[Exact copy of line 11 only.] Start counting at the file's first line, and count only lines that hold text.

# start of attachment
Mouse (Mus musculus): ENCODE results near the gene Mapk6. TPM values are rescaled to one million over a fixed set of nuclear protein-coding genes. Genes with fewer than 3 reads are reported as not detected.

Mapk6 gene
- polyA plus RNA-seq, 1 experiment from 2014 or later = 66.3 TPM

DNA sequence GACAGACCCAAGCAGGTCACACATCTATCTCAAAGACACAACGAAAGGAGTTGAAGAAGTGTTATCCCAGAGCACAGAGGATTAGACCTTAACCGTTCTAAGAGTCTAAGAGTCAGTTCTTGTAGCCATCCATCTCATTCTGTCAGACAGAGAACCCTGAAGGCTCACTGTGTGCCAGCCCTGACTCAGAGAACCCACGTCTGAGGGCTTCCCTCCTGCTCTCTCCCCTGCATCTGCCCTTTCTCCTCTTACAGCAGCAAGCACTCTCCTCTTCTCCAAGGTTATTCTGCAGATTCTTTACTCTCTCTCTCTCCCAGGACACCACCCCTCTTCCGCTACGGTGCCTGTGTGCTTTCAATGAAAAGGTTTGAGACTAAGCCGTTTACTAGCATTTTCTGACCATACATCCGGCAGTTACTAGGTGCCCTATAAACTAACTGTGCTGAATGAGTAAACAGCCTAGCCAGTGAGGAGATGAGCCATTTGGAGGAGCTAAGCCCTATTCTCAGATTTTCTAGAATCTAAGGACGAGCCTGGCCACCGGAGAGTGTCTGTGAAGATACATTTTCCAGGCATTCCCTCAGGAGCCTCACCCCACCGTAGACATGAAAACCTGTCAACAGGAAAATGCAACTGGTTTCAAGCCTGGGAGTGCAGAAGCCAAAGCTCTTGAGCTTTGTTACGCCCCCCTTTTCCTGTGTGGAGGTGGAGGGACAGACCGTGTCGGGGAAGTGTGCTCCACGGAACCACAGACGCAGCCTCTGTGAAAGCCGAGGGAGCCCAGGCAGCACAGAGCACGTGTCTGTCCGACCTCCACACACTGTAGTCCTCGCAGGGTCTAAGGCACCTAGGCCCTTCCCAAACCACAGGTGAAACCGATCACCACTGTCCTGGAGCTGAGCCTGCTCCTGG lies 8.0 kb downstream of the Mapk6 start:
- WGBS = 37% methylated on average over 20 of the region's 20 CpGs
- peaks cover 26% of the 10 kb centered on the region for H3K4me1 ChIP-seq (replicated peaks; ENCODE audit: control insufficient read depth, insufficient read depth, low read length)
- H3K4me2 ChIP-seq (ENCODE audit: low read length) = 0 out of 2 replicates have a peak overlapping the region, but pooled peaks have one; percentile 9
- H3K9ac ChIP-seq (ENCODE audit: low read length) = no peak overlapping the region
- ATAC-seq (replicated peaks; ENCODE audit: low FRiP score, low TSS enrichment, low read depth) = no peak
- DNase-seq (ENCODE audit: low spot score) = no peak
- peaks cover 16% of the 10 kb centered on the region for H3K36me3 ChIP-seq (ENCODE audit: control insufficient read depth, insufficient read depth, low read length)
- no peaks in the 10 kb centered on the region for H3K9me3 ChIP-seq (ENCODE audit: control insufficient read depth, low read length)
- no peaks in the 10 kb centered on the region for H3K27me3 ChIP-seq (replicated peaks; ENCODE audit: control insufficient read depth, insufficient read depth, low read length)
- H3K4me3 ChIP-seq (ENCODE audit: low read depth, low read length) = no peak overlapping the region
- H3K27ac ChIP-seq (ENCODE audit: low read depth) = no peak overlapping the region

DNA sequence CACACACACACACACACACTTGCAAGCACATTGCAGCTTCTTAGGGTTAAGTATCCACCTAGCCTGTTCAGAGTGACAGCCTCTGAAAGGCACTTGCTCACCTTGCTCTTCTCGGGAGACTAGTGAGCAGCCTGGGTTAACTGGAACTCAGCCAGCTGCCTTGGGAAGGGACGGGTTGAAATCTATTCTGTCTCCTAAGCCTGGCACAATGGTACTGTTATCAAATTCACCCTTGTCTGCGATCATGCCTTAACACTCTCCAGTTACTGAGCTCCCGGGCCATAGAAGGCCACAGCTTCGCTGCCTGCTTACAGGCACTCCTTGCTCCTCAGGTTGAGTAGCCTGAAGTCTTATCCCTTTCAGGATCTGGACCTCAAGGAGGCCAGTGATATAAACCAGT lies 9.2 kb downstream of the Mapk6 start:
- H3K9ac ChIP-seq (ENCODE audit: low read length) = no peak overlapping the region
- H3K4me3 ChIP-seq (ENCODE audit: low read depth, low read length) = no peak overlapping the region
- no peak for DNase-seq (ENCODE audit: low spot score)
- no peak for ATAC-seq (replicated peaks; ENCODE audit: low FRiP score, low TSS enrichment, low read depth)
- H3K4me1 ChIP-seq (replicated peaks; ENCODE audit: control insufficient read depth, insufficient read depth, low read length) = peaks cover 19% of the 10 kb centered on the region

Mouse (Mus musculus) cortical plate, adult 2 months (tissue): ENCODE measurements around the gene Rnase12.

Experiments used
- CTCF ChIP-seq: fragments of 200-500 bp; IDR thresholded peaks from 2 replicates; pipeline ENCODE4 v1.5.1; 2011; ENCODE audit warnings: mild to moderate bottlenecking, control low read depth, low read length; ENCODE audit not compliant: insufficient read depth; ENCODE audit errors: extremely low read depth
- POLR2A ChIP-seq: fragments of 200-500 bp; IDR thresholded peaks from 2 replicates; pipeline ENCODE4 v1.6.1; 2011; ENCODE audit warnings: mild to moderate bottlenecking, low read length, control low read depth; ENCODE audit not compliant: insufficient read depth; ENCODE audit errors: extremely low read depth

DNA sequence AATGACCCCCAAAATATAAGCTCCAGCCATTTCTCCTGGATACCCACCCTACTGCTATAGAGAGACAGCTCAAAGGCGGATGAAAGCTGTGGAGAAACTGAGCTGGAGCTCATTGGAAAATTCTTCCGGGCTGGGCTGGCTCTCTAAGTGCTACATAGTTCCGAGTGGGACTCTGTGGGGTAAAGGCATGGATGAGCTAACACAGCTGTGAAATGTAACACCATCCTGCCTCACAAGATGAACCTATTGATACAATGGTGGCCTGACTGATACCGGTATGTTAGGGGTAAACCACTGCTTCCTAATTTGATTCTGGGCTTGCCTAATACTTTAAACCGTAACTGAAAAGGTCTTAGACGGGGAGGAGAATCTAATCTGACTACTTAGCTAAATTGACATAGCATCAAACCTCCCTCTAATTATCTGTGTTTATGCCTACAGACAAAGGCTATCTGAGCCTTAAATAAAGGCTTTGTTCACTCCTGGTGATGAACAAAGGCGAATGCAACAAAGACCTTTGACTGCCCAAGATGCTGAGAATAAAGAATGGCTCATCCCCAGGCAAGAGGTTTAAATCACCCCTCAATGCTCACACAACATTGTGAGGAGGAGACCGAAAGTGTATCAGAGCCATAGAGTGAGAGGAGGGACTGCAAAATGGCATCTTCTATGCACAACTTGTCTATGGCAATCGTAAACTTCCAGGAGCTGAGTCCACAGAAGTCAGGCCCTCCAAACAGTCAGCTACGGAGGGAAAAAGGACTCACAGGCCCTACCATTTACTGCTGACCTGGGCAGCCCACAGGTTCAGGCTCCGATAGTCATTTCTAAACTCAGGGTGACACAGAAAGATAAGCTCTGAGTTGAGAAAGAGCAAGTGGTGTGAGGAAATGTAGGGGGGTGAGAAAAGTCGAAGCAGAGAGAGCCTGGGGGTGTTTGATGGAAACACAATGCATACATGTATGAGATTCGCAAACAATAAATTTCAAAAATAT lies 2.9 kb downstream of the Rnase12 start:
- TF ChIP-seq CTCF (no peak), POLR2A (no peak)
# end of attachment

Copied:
- peaks cover 16% of the 10 kb centered on the region for H3K36me3 ChIP-seq (ENCODE audit: control insufficient read depth, insufficient read depth, low read length)